Strike Back, Sky
Luther, BBC1

There's something very seductive about predictable non-conformism on the box, and we got a double dose this week

Mavericks have been dominating the new drama on the box. In Chris Ryan's Strike Back, the much-hyped combat fest from Sky One, we had John Porter, an SAS hardman with scant regard for protocol and a score to settle. Over on the Beeb, the eponymous lead of cop show Luther was a detective with scant regard for protocol and a score to ... sound familiar?

The irony of prime-time mavericks is that their non-conformism takes a reassuringly predictable form. And yet although both John Porter and John Luther have been cooked up using the standard formula for such characters, their dramas have a long way to go to prove themselves classics of the genre.

In Strike Back we first see our man aboard a warship in the Persian Gulf in 2003, gearing up for a raid to rescue a British hostage. Everything is dramatically lit in red and, as they set off, there's lots of slapping of backs and cocking of guns and "See you back for breakfast, boys!".

War looks rather fun, in fact, until Porter comes face to face with a teenage suicide bomber and, instead of following the rules and shooting him, he cuts the wires and saves the boy's life. Two of his team are killed and when we meet Porter again in 2010 he's a divorced car park attendant with a shaky grip on life and an aversion to personal grooming.

Then a British television reporter is kidnapped by Iraqi fundamentalists and – cue portentous timpani – Porter recognises the photo of one of her abductors as the boy he spared. He blithely barges into MI6, gets himself shaved and shagged courtesy of the MoD (oh, you didn't know that they have special female officers tasked with alleviating sexual frustration?) and then back to Iraq to save the day.

Strike Back is, in almost every respect, a terrible piece of television drama. By turns predictable and far-fetched, it has the emotional nuance of a shoot 'em up computer game. Don't expect any insight into the conflict in Iraq either: it's no more than a topical backdrop to car chases and punch-ups – as evidenced by the fact that the rest of the series will see Porter shipped off to Zimbabwe and Afghanistan.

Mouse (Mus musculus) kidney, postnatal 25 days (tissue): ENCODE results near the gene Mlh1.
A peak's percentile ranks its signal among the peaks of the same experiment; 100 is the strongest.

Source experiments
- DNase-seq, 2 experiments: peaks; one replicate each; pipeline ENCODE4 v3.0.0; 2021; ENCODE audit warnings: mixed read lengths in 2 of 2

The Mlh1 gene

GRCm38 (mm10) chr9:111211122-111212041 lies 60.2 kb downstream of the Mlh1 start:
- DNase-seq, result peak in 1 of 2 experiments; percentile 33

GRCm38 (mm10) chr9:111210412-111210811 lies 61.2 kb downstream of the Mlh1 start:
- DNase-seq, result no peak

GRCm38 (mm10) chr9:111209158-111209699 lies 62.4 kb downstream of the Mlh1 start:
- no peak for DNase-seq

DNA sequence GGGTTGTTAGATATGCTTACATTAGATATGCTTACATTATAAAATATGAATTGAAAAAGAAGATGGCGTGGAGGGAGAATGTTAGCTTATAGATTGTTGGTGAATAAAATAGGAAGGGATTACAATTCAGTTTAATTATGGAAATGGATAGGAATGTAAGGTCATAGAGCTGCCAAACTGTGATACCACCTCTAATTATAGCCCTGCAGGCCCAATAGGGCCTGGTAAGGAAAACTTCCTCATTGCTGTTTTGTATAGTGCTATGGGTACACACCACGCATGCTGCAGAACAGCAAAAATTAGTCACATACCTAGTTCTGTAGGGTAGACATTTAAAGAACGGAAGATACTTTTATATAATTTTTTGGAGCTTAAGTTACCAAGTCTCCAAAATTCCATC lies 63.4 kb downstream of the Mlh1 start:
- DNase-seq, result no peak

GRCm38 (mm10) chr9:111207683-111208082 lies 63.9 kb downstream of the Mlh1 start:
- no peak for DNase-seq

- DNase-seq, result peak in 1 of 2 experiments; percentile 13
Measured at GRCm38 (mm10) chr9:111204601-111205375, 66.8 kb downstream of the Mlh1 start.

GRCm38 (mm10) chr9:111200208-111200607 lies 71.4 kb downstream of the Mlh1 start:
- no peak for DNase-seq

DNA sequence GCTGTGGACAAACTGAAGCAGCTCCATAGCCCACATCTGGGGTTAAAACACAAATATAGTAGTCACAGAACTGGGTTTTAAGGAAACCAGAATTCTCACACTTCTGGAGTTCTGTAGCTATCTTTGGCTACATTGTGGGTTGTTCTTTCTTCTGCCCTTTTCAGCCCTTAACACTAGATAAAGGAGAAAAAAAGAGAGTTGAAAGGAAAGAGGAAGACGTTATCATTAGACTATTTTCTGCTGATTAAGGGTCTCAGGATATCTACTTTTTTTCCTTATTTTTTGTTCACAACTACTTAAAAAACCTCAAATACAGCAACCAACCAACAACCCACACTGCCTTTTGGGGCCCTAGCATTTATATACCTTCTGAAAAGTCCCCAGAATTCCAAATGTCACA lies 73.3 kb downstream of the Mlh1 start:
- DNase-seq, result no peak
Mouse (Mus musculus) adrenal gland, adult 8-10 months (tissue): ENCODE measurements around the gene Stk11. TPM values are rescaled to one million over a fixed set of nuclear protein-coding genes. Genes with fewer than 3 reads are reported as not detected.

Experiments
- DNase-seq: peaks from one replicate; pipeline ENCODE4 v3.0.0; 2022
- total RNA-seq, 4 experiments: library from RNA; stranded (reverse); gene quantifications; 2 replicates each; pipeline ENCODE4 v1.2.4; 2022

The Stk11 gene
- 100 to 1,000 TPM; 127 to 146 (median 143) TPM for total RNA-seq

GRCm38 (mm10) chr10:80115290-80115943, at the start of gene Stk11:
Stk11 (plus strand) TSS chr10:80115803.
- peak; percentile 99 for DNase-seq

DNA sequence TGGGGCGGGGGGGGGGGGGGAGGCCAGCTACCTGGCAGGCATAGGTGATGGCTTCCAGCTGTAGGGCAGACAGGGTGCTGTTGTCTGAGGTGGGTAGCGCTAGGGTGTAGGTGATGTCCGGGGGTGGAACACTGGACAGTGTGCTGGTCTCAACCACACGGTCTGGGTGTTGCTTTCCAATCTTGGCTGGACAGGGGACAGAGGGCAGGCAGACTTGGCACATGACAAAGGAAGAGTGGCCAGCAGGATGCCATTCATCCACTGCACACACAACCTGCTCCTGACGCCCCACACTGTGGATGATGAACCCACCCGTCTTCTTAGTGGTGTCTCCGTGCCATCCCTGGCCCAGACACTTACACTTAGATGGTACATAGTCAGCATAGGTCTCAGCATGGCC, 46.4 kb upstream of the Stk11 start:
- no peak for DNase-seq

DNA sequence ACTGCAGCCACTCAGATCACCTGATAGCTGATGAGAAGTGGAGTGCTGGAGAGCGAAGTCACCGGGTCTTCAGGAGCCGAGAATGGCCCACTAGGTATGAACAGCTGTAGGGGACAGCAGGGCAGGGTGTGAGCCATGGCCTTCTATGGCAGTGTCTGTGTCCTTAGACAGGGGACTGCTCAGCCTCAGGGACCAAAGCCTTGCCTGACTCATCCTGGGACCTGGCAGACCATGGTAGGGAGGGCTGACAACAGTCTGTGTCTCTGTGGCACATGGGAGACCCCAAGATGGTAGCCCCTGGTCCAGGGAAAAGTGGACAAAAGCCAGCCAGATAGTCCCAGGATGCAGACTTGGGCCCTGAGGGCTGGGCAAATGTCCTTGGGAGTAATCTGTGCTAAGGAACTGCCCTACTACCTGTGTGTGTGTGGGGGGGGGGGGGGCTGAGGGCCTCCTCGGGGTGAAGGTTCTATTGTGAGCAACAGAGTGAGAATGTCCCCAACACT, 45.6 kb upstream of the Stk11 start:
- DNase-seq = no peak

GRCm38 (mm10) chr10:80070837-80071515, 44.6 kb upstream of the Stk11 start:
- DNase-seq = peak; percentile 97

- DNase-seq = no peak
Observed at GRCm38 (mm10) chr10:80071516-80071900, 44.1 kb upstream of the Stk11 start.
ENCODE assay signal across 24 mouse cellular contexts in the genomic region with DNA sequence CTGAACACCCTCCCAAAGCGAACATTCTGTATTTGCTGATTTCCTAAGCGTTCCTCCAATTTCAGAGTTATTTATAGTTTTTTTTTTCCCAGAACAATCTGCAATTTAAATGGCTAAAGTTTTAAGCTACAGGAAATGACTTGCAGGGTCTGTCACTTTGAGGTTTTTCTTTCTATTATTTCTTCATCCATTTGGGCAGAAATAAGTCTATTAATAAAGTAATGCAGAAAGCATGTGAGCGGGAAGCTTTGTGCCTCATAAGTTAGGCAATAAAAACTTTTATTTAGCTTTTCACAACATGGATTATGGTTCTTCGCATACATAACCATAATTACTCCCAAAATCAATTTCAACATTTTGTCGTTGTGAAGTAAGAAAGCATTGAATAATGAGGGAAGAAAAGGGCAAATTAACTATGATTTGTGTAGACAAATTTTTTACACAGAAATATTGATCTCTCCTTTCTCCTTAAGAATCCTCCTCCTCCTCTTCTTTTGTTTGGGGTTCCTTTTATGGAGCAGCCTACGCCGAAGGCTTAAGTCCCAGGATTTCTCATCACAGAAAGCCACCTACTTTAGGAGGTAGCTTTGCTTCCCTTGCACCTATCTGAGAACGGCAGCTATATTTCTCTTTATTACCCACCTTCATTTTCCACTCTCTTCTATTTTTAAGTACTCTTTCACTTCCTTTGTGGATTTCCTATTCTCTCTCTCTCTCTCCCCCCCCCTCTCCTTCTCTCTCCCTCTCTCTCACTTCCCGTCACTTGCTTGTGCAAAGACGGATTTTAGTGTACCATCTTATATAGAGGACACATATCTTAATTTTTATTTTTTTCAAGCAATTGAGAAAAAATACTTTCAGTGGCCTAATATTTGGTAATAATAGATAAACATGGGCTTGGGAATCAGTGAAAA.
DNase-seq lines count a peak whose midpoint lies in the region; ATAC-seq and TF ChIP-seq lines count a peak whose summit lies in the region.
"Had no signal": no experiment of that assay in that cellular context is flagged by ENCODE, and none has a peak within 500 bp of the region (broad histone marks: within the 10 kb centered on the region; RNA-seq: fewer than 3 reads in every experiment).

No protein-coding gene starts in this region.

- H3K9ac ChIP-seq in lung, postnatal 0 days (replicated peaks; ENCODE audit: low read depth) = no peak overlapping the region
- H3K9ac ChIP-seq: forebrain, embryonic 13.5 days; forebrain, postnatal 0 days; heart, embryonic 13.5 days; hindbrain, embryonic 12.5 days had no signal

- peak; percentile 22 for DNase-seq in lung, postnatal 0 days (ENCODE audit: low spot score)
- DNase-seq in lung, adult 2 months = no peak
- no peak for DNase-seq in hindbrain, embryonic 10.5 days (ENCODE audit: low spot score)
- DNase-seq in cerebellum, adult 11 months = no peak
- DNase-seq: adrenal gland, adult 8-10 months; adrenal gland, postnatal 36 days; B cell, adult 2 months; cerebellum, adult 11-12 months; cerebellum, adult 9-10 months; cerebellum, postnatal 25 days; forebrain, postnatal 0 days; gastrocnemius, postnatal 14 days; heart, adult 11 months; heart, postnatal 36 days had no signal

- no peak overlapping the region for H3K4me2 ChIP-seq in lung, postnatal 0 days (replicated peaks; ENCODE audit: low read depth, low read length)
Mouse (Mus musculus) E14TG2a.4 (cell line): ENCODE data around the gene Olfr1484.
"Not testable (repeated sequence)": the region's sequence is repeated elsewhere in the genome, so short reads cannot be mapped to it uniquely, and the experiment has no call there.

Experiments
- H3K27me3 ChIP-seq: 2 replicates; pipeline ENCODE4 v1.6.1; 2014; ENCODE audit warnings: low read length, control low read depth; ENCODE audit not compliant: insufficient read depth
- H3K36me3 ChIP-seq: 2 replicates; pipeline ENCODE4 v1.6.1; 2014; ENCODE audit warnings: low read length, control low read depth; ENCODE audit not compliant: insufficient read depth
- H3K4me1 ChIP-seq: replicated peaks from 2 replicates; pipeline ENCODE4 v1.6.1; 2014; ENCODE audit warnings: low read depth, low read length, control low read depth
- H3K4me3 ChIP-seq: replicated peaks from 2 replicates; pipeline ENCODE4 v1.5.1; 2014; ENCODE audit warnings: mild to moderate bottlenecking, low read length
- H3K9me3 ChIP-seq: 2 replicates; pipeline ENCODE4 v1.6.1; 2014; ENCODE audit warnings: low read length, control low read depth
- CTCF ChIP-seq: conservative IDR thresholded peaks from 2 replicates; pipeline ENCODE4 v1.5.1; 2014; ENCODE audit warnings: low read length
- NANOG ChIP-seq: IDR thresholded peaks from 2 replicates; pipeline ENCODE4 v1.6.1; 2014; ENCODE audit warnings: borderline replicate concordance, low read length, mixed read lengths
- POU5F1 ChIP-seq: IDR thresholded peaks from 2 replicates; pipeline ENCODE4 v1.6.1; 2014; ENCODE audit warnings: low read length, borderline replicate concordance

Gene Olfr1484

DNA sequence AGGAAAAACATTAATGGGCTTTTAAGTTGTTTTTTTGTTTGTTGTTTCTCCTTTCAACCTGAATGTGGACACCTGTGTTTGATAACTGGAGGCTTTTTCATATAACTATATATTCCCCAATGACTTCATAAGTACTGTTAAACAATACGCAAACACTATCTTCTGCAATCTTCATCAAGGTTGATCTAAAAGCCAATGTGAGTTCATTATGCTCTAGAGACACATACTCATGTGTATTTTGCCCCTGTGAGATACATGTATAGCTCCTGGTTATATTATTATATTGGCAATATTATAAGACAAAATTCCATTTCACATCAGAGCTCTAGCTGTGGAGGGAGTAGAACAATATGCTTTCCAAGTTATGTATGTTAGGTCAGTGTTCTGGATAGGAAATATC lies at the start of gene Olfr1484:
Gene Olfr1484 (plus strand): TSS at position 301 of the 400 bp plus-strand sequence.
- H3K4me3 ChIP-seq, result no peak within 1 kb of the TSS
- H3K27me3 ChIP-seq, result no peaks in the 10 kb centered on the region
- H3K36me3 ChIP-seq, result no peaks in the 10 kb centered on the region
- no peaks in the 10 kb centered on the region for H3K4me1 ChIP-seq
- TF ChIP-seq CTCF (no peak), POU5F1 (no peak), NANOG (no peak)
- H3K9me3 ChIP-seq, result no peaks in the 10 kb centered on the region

And yet, I'm ashamed to say, an unknowable part of my brain sort of enjoyed it. I didn't care about the characters, and the dialogue made me cringe, but on I watched. I haven't played a video game since I was eight, and then it was only Tetris, but I'm worried that this could be the beginning of a slippery slope.

Luther had more to recommend it. The slick, noir-ish tone was set by its Massive Attack theme tune and London looked magnificently ominous throughout. Coming from The Best TV Series in the World Ever, aka The Wire, Idris Elba has a lot riding on his turn as DCI John Luther, and he manages to wear the brooding intensity of the character lightly.

In the first part we saw Luther arriving back at work after being cleared of his part in the serious injury of a paedophile murderer he had been investigating (let's just say he didn't put himself out to prevent it). The format borrows an old trick from Kojak, in that Luther solves his case through a combination of quick-wittedness and psychology at the start of the show then spends the rest of the time trying to figure out how to prove it. So no sooner did we learn that a middle-aged couple have been shot in their home than Luther had sussed that it was their genius astrophysicist daughter what done it.

As Luther struggled to pin it on her, there was a lot of arch badinage between detective and murderess that was artificial and a tad cheesey and the whole thing felt rather crammed into its hour-long slot. Still, faults and all, it's of a quality that makes Ashes to Ashes look like a school production.

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